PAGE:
State Department officials and Syrian-Kurdish diplomats described to lawmakers contradicting accounts of the months leading up to President Donald Trump’s decision to give Turkey a green light to attack the Syrian-Kurds.
Officials on both sides of the U.S.-Kurdish relationship aired different versions of events during back-to-back hearings on Capitol Hill. Ambassador James Jeffrey, who oversees anti-ISIS operations for the Trump administration, downplayed the extent of the Turkish attack—and the Trump administration’s role in giving Turkey permission to steamroll its neighbors. But the Kurdish-led Syrian Democratic Forces say they received a different message from Jeffrey’s team in the months leading up to the withdrawal.
Ahmed, executive president of the SDF’s political wing, told the House Oversight Committee that “we received promises from America.” Ahmed claimed that the U.S. team had told her that U.S. forces would stay in Syria until the defeat of ISIS and a political solution to the Syrian Civil War.
“We didn't expect them to fight on our behalf, but we thought they wouldn't allow [an attack],” Ahmed said. “Even one day before [the] attack, we were under the assumption that the airspace was going to be closed.”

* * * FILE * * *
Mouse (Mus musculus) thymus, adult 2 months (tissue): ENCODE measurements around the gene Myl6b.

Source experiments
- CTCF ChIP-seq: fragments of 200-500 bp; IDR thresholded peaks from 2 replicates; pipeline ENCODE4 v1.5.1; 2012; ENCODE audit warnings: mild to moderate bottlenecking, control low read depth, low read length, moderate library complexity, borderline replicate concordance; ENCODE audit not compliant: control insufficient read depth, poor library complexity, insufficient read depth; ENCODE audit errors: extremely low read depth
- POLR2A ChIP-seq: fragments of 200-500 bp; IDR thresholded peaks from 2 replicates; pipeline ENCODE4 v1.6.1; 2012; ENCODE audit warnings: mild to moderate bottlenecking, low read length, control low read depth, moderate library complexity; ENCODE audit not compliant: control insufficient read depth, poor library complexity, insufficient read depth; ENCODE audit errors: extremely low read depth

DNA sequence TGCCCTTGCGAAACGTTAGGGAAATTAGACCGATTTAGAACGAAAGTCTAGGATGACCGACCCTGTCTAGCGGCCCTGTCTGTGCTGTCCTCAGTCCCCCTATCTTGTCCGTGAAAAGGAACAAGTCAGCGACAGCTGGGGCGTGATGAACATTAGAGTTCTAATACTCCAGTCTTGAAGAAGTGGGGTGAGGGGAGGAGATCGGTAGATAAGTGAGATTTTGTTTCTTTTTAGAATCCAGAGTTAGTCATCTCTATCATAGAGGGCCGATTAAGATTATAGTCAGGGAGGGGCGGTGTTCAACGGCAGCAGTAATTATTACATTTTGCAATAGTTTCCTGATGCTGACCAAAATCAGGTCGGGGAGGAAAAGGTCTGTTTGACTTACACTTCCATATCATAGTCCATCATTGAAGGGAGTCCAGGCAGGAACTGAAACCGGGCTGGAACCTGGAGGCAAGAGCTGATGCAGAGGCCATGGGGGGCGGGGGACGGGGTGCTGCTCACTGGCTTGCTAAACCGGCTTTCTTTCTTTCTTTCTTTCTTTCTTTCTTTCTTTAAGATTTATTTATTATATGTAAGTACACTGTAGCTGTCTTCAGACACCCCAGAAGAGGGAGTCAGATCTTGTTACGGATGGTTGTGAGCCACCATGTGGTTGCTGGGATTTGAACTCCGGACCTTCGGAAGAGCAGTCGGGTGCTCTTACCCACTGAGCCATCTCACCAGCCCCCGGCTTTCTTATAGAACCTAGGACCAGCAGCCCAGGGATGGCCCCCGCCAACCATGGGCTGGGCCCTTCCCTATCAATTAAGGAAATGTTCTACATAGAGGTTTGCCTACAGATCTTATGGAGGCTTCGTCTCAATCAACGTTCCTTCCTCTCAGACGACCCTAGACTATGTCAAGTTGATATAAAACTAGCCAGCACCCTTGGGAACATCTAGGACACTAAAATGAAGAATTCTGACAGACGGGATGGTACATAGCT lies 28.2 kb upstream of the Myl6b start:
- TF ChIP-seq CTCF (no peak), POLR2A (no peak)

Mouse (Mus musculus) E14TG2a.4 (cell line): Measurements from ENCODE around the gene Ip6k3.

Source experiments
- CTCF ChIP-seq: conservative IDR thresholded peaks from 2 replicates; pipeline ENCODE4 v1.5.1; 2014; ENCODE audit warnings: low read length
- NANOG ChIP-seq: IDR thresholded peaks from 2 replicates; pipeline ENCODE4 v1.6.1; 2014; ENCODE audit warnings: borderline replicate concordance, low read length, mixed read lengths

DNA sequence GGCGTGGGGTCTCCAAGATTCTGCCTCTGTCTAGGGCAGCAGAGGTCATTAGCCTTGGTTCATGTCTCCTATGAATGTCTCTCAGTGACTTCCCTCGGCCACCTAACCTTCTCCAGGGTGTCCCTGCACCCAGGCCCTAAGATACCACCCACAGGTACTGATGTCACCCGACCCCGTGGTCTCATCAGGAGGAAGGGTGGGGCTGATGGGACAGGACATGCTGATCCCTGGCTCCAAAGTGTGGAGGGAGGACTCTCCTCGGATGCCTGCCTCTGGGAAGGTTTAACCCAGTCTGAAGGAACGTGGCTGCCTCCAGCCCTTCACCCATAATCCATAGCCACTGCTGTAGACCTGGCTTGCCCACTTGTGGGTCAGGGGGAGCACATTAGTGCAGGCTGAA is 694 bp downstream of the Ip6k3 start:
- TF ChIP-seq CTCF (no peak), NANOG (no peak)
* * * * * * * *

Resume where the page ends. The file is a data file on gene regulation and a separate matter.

Jeffrey said that the Syrian Kurds were never promised U.S. military protection.
“I know of no decision at any point in either administration to use military force to deter Turkey from going into the northeast,” Jeffrey claimed when he addressed the House Foreign Affairs Committee. “We never communicated to Turkey that we would use military force to stop them from moving across their border.”
“It’s possible that America was not there for the protection of the Kurds,” Ahmed later told the National Interest. “But America could have not allowed another country to launch an attack.”
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